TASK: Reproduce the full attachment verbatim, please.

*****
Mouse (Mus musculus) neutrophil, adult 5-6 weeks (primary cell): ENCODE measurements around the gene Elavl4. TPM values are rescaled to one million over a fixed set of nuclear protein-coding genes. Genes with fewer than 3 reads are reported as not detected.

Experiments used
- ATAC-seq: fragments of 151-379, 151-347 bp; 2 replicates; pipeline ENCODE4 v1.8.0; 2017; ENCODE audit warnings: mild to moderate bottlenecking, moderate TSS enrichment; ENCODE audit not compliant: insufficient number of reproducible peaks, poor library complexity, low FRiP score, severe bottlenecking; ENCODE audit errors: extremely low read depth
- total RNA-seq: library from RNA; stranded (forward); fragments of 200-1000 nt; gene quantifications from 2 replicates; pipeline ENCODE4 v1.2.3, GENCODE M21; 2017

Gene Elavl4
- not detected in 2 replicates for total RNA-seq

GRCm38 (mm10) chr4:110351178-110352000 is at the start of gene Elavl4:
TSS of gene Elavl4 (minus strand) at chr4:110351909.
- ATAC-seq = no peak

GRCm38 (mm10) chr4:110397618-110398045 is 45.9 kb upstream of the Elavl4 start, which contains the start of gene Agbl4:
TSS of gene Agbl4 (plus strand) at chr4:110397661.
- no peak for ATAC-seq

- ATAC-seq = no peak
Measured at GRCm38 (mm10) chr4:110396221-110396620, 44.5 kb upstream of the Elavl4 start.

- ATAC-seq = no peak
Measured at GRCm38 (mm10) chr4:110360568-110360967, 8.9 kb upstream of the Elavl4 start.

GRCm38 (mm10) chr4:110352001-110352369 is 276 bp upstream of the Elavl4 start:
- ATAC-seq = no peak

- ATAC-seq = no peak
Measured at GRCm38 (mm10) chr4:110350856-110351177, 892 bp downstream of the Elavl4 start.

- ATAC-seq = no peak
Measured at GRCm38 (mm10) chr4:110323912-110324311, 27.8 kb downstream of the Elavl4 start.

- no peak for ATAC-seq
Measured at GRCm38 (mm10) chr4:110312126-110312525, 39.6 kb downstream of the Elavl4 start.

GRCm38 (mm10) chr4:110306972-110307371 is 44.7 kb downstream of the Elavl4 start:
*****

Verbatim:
Mouse (Mus musculus) neutrophil, adult 5-6 weeks (primary cell): ENCODE measurements around the gene Elavl4. TPM values are rescaled to one million over a fixed set of nuclear protein-coding genes. Genes with fewer than 3 reads are reported as not detected.

Experiments used
- ATAC-seq: fragments of 151-379, 151-347 bp; 2 replicates; pipeline ENCODE4 v1.8.0; 2017; ENCODE audit warnings: mild to moderate bottlenecking, moderate TSS enrichment; ENCODE audit not compliant: insufficient number of reproducible peaks, poor library complexity, low FRiP score, severe bottlenecking; ENCODE audit errors: extremely low read depth
- total RNA-seq: library from RNA; stranded (forward); fragments of 200-1000 nt; gene quantifications from 2 replicates; pipeline ENCODE4 v1.2.3, GENCODE M21; 2017

Gene Elavl4
- not detected in 2 replicates for total RNA-seq

GRCm38 (mm10) chr4:110351178-110352000 is at the start of gene Elavl4:
TSS of gene Elavl4 (minus strand) at chr4:110351909.
- ATAC-seq = no peak

GRCm38 (mm10) chr4:110397618-110398045 is 45.9 kb upstream of the Elavl4 start, which contains the start of gene Agbl4:
TSS of gene Agbl4 (plus strand) at chr4:110397661.
- no peak for ATAC-seq

- ATAC-seq = no peak
Measured at GRCm38 (mm10) chr4:110396221-110396620, 44.5 kb upstream of the Elavl4 start.

- ATAC-seq = no peak
Measured at GRCm38 (mm10) chr4:110360568-110360967, 8.9 kb upstream of the Elavl4 start.

GRCm38 (mm10) chr4:110352001-110352369 is 276 bp upstream of the Elavl4 start:
- ATAC-seq = no peak

- ATAC-seq = no peak
Measured at GRCm38 (mm10) chr4:110350856-110351177, 892 bp downstream of the Elavl4 start.

- ATAC-seq = no peak
Measured at GRCm38 (mm10) chr4:110323912-110324311, 27.8 kb downstream of the Elavl4 start.

- no peak for ATAC-seq
Measured at GRCm38 (mm10) chr4:110312126-110312525, 39.6 kb downstream of the Elavl4 start.

GRCm38 (mm10) chr4:110306972-110307371 is 44.7 kb downstream of the Elavl4 start: